Kid Galahad loses on split decision in world title bid against Josh Warrington

Kid Galahad’s bid for the IBF world title ended in disappointment as he was edged out on a split decision by defending champion Josh Warrington in Leeds.

Saturday, 15th June 2019, 10:39 pm
Updated Sunday, 16th June 2019, 6:03 pm
Josh Warrington (left) and Kid Galahad (right) during The IBF World Featherweight Championship at the First Direct Arena, Leeds.

The Sheffield fighter took a 115-113 decision from judge Howard Foster but Warrington got the nod from Michael Alexander (116-113) and Steve Gray (116-112) to retain his title.

It was an exhausting, scrappy, awkward and close 12 round contest that Galahad looked to be enjoying the better of for long periods.

Disregarded for a long time and disrespected in plentiful amounts in the build-up, this was Galahad's chance to back up everything he has claimed over the years.

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And though it ultimately ended with a feeling of disappointment, he showed his words were more than mere bluster as he proved himself at world level.

The road to another world title shot will be a long one. Not one of the champions will be queuing up to put their crowns on the line against such a tricky operator.

But he perhaps showed the way forward for some of those champions Warrington will now be chasing for the unification bouts Galahad was consistently told he was the inconvenience that had got in the way of.

Slickness was never likely to be the order of the day the early stages as such an ill-tempered rivalry finally came to a head.

Fitting then that the first piece of physicality in the contest was a clinch that went on for a little too long.

The first round appeared largely to be an attempt to unsettle from Galahad.

First, he adopted a southpaw stance and slipped through a lovely back hand before showing superb head movement to dodge what was coming back from an unusually tentative Warrington.

Then, dictated by Galahad, it became a scruffier affair with plenty of clinching which helped prevent Warrington from piling on the sort of intense pressure he favours.

Both men received stern words from referee Phil Edwards before the start of the second round which proved a cleaner affair.

Galahad continued to have the better of it, popping the jab our well and maintaining good distances with smart feet to avoid the flurries of Warrington.

A superb straight right pierced the guard of Warrington, momentarily stunning the hometown fighter.

Warrington was much improved in the third round, landing superbly with a three shot assault Galahad simply could not back away from.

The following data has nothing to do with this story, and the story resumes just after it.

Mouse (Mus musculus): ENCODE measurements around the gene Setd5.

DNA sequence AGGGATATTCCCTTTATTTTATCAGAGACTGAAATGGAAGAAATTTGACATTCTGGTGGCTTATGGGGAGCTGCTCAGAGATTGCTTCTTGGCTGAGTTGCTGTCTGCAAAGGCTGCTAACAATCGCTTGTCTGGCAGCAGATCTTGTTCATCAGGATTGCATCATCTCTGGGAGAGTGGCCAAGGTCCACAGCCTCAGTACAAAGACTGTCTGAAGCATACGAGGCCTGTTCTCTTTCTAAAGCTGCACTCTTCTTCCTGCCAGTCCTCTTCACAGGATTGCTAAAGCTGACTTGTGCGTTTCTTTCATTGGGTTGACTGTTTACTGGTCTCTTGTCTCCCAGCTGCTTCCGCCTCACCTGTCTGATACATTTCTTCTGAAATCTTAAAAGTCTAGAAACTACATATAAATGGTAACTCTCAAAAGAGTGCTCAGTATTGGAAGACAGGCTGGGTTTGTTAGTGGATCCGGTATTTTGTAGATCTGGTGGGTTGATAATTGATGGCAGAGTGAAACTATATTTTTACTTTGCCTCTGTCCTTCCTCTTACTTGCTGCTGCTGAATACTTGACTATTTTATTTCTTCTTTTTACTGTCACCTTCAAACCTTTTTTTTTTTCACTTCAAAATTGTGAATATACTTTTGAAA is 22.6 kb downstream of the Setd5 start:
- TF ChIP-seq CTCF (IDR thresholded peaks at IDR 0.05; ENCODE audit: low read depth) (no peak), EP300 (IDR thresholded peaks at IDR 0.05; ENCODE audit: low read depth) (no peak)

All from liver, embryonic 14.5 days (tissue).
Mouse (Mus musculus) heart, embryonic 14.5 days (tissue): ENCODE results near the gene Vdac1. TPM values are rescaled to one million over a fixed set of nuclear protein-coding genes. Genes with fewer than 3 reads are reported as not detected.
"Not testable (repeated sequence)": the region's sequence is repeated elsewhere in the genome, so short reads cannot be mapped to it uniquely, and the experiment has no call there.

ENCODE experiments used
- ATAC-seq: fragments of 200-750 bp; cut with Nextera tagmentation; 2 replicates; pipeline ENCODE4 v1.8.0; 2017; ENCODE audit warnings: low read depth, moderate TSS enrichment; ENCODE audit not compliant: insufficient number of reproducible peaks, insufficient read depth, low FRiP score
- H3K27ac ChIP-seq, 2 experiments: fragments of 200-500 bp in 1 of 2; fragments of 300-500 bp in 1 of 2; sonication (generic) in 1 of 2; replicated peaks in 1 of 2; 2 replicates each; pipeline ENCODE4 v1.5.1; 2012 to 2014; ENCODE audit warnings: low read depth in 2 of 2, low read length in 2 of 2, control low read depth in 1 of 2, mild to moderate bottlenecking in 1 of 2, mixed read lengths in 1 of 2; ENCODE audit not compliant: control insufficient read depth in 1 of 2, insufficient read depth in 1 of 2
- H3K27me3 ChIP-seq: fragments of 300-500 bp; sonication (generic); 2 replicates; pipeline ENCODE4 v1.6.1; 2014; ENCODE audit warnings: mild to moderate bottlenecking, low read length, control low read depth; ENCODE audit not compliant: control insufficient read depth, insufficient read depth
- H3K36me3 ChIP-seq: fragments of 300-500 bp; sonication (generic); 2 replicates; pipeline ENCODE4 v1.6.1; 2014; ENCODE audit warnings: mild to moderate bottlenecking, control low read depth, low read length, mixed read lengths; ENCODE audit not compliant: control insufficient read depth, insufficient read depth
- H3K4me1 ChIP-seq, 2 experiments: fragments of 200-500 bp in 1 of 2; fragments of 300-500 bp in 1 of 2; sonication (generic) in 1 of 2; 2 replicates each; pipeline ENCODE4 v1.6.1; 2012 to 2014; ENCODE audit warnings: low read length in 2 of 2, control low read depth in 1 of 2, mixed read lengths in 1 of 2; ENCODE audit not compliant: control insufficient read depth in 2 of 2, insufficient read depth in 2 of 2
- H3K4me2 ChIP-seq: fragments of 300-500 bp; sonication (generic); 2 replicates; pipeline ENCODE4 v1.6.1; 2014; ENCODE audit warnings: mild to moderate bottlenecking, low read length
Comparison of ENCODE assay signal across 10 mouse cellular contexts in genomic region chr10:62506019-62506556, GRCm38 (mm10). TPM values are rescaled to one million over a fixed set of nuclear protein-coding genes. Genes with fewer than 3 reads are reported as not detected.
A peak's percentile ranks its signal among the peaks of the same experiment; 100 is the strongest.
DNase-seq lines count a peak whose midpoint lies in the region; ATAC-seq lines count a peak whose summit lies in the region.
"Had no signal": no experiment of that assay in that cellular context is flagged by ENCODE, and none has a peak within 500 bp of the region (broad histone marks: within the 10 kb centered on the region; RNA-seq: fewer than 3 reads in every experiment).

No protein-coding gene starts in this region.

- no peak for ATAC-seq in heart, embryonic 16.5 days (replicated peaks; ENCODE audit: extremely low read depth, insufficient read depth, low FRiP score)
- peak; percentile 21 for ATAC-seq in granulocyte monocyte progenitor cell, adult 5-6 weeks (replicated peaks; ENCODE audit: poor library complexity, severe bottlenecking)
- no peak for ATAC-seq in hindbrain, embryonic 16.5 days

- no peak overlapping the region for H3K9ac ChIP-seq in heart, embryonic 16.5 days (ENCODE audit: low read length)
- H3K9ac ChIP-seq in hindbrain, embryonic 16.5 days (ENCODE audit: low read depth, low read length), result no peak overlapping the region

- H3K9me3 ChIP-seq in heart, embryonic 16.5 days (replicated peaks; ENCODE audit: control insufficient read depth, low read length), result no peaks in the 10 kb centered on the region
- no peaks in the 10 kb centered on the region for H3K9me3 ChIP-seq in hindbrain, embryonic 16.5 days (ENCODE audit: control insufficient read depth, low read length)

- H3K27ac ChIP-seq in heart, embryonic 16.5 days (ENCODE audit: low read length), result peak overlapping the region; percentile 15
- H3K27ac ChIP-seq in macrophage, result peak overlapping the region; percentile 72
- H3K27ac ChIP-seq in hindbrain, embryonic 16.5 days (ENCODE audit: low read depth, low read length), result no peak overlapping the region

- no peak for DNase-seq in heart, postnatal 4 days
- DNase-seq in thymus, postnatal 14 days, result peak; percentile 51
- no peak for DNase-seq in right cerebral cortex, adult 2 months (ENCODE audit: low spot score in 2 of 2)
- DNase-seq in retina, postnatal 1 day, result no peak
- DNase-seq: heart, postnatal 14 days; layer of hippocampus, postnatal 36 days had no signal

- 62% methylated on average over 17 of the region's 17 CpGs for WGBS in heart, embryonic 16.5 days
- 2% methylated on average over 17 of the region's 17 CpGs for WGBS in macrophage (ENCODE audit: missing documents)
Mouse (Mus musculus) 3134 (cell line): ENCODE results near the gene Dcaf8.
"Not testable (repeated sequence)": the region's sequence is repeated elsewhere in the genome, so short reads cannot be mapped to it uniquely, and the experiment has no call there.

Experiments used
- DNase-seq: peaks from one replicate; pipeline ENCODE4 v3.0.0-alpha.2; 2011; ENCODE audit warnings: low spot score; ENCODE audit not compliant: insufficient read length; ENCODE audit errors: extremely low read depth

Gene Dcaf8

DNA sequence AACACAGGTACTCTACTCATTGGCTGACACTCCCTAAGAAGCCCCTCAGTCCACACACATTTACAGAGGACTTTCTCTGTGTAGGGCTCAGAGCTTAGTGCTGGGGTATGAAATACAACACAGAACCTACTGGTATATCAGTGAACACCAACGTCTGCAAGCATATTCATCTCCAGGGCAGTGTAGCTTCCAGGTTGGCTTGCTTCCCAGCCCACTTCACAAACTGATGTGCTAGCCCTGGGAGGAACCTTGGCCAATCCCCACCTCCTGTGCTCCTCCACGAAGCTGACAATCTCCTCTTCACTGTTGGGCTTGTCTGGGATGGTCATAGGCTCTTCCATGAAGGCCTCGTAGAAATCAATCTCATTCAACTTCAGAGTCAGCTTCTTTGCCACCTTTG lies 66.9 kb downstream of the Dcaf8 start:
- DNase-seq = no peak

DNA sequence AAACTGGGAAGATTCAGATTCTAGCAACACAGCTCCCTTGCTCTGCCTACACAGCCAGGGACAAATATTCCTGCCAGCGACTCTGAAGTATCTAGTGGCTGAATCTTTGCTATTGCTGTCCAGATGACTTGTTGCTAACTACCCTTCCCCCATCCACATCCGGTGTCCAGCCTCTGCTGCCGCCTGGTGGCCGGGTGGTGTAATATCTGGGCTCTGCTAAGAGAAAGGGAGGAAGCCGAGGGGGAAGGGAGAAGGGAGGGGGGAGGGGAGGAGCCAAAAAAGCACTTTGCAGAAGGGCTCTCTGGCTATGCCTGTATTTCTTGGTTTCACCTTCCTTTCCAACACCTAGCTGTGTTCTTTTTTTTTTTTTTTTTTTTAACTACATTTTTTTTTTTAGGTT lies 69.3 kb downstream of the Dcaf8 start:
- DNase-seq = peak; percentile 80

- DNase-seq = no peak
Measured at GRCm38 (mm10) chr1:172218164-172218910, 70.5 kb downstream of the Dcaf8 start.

And, after being warned over use of the head, he turned up the heat more, throwing multiple shots while truly pushing forward for the first time.

It forced another rethink from Galahad, who went back to the southpaw stance at the start of the fourth - adopting it for the majority of the rest of the contest.

It suited him better, keeping Warrington away and allowing him to nip in and out with single accurate shots from both hands.

Such control helped to subdue the home support for Warrington, whose attempts to push forward were met with smart clinches from Galahad.

Warrington landed a beautiful right hand cross in the fifth, his best shot to the point but struggled to build on it with more pressure.

Galahad grew into the round, again nipping in and out with excellent work before finishing the three minutes with a clipped right hook to the ear.

Warrington responded again in the sixth, walking forward to apply the pressure much more than he had done in previous rounds while Galahad received another warning for holding.

There was much more of a tenative approach from the Sheffield fighter in the seventh as Warrington began to impose himself better.

He showed improvement in closing down the distances, making the better of things with a big right hook that caught Galahad clean.

But the Ingle fighter rallied in the eighth, popping shots out again while using his footwork to make sure little came back the other way.

He appeared to be enjoying himself a little too much in the final minute, letting too many shots go which invited a barrage from his opponent.

Galahad had the better of a particularly scruffy ninth.

He landed a great snap left hook to the jaw, though Warrington fired back with a nice hook of his own later in the round before a charge was halted with a superb stiff jab from Galahad.

There was perhaps a sense from Warrington that he needed to step on the gas by the tenth as he surged out quickly and powered forward, throwing multiple shots with Galahad struggling to get out of the way.

Galahad managed to settle things down but Warrington came again at the end of the round in perhaps his most convincing three minute performance of the fight.

Warrington edged the scruffy 11th round with the better of the pressure as Galahad struggled to get his shots away cleanly.

A drag out affair was always likely in the final round as the two exhausted fighters looked to do enough to take what always looked set to be a tight scoring.

Galahad looked to have got in the cleaner of the work in the 12th but it was a particularly indecisive few minutes.

The announcement of a split decision reflected what was a close contest that could go either way.

For Galahad there was bitter disappointment that he could so easily have been clutching the IBF's big red belt.

For Warrington, the unfamiliar feeling of relief after a taxing and testing contest where he was pushed to the limit.

Galahad will not be talked down again.